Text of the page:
49 Pages Posted: 8 Oct 2008
Date Written: October 8, 2008
Professor Pepper explores the ethical obligations and difficulties of insurance defense practice, taking into account both the rules and the theory of lawyers' professional ethics. Part I looks at the nature of the consent that the lawyer would have to obtain from the insured if there were in fact two clients, as argued by some and as understood by many. Part II then turns to two alternative underlying justifications for professional ethics and considers what each suggests for insurance defense practice. Part III examines the basic substance of the transaction at issue and how it relates to and constrains the ethics of the lawyer. Part IV turns to the limits of loyalty on the part of the lawyer and the difficulties involved in a "one client" understanding. Part V returns to the two client model to explore two rather different versions of that possibility.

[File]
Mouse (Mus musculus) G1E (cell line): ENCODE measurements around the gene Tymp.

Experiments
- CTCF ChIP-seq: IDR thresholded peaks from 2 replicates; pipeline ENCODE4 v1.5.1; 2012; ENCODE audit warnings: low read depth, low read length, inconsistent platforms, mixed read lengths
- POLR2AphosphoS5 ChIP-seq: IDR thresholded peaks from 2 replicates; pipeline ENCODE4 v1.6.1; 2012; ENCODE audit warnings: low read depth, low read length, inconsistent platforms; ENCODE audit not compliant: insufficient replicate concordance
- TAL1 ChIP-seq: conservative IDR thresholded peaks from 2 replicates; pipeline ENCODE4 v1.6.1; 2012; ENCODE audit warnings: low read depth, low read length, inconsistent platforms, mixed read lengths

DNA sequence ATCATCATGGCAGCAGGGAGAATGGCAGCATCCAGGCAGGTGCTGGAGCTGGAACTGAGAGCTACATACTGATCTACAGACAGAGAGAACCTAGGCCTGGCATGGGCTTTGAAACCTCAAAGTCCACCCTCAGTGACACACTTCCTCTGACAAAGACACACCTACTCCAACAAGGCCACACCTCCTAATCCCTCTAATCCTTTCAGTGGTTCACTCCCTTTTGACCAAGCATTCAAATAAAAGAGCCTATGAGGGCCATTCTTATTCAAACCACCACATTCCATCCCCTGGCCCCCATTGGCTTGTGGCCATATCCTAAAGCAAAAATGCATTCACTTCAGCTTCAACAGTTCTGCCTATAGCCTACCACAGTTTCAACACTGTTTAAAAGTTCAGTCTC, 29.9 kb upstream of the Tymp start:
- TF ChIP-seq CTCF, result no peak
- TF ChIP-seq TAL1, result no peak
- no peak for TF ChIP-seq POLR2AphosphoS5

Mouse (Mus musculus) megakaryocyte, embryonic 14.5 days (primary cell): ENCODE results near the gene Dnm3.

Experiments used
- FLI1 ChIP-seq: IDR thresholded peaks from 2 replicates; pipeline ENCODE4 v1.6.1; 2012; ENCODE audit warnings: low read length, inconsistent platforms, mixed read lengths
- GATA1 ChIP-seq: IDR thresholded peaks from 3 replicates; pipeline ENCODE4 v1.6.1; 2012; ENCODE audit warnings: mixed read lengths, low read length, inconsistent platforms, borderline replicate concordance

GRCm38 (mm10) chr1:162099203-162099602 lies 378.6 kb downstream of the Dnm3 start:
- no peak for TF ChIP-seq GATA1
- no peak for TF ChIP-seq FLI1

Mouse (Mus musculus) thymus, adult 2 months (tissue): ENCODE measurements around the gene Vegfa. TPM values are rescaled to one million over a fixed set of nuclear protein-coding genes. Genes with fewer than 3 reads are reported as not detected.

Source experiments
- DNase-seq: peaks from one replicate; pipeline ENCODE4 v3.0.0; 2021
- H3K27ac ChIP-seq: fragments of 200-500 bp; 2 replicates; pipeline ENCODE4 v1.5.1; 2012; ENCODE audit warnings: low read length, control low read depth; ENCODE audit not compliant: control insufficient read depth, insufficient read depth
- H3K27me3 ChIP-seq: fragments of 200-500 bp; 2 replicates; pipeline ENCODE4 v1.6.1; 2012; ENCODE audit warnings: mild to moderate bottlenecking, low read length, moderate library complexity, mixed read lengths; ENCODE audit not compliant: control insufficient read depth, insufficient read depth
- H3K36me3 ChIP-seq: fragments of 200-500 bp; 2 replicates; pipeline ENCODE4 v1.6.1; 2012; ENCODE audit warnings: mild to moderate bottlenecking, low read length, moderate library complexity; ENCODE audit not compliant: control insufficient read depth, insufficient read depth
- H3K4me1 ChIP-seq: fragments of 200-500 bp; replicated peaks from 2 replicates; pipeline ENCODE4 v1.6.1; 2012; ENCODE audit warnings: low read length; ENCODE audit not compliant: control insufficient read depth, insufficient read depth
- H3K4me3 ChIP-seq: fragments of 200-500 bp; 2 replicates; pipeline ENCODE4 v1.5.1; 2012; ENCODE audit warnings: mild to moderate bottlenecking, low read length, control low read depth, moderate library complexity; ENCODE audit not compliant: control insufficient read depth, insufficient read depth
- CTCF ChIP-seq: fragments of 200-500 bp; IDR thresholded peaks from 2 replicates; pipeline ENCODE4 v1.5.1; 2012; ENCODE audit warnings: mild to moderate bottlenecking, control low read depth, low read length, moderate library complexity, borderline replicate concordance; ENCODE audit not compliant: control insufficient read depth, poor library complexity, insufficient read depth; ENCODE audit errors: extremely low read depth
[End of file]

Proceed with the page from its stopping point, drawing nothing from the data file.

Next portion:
Suggested Citation: Suggested Citation
Pepper, Stephen, Applying the Fundamentals of Lawyers' Ethics to Insurance Defense Practice (October 8, 2008). Connecticut Insurance Law Journal, Vol. 4, p. 27, 1997-1998. Available at SSRN: https://ssrn.com/abstract=1280972